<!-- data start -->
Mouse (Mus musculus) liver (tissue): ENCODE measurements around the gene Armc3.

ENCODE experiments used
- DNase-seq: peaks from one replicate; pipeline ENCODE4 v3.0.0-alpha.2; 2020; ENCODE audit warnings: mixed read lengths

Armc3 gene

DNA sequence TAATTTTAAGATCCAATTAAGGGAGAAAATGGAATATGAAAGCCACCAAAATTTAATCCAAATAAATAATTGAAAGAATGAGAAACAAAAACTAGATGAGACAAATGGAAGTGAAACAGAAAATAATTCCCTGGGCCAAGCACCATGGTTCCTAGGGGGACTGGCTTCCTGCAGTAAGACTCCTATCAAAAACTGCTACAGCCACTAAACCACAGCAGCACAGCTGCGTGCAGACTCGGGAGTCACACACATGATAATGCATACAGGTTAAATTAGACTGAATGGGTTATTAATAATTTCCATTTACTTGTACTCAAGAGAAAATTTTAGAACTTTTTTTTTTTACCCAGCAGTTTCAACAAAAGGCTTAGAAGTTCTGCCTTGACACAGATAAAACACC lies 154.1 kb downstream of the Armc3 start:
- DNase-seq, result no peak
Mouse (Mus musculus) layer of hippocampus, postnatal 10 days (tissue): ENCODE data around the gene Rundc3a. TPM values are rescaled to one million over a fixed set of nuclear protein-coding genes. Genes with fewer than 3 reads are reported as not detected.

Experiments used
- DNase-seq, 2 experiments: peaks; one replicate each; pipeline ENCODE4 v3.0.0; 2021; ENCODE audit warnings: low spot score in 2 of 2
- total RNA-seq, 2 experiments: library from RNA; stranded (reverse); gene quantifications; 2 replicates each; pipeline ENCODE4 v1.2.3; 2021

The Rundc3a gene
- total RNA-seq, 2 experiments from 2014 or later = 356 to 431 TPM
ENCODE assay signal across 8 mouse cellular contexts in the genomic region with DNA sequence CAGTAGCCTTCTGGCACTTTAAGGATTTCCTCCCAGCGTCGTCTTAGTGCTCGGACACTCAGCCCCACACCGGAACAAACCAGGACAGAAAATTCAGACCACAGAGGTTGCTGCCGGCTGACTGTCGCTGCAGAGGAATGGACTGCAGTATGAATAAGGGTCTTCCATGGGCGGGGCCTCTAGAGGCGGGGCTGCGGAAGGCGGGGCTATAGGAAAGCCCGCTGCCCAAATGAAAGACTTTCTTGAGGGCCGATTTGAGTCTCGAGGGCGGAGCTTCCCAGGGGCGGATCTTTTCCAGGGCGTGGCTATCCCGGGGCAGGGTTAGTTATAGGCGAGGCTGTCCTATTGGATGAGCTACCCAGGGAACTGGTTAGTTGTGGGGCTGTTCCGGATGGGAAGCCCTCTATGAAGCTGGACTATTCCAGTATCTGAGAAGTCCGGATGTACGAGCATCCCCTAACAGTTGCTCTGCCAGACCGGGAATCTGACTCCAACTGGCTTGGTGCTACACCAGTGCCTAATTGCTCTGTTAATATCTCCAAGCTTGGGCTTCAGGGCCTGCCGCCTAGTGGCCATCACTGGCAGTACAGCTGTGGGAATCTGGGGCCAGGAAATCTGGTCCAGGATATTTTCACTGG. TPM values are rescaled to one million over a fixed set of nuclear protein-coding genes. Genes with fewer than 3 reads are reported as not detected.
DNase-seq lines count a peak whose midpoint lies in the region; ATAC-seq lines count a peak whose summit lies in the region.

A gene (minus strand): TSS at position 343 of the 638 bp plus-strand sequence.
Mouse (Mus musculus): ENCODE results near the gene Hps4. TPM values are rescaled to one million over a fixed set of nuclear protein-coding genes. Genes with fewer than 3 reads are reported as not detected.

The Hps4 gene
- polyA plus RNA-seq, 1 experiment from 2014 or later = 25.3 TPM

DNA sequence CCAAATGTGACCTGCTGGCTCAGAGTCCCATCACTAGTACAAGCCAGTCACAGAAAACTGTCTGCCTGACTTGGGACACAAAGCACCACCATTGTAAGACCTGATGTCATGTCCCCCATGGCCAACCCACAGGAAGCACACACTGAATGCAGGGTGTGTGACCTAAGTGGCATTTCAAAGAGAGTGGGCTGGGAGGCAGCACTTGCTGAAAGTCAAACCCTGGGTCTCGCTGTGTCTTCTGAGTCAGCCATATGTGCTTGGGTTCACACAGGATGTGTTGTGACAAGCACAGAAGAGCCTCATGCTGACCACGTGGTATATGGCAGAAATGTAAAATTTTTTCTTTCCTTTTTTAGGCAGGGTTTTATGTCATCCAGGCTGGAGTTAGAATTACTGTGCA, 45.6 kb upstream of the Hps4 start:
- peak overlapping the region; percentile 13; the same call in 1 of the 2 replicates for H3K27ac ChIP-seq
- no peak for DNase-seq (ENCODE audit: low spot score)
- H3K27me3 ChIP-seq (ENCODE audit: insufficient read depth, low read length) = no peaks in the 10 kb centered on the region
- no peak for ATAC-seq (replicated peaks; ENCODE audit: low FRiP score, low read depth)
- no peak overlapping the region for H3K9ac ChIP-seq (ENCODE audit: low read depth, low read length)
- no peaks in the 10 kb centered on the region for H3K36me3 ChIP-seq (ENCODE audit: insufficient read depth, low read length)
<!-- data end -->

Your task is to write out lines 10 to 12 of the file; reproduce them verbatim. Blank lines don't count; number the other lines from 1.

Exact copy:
- total RNA-seq, 2 experiments: library from RNA; stranded (reverse); gene quantifications; 2 replicates each; pipeline ENCODE4 v1.2.3; 2021

The Rundc3a gene
- total RNA-seq, 2 experiments from 2014 or later = 356 to 431 TPM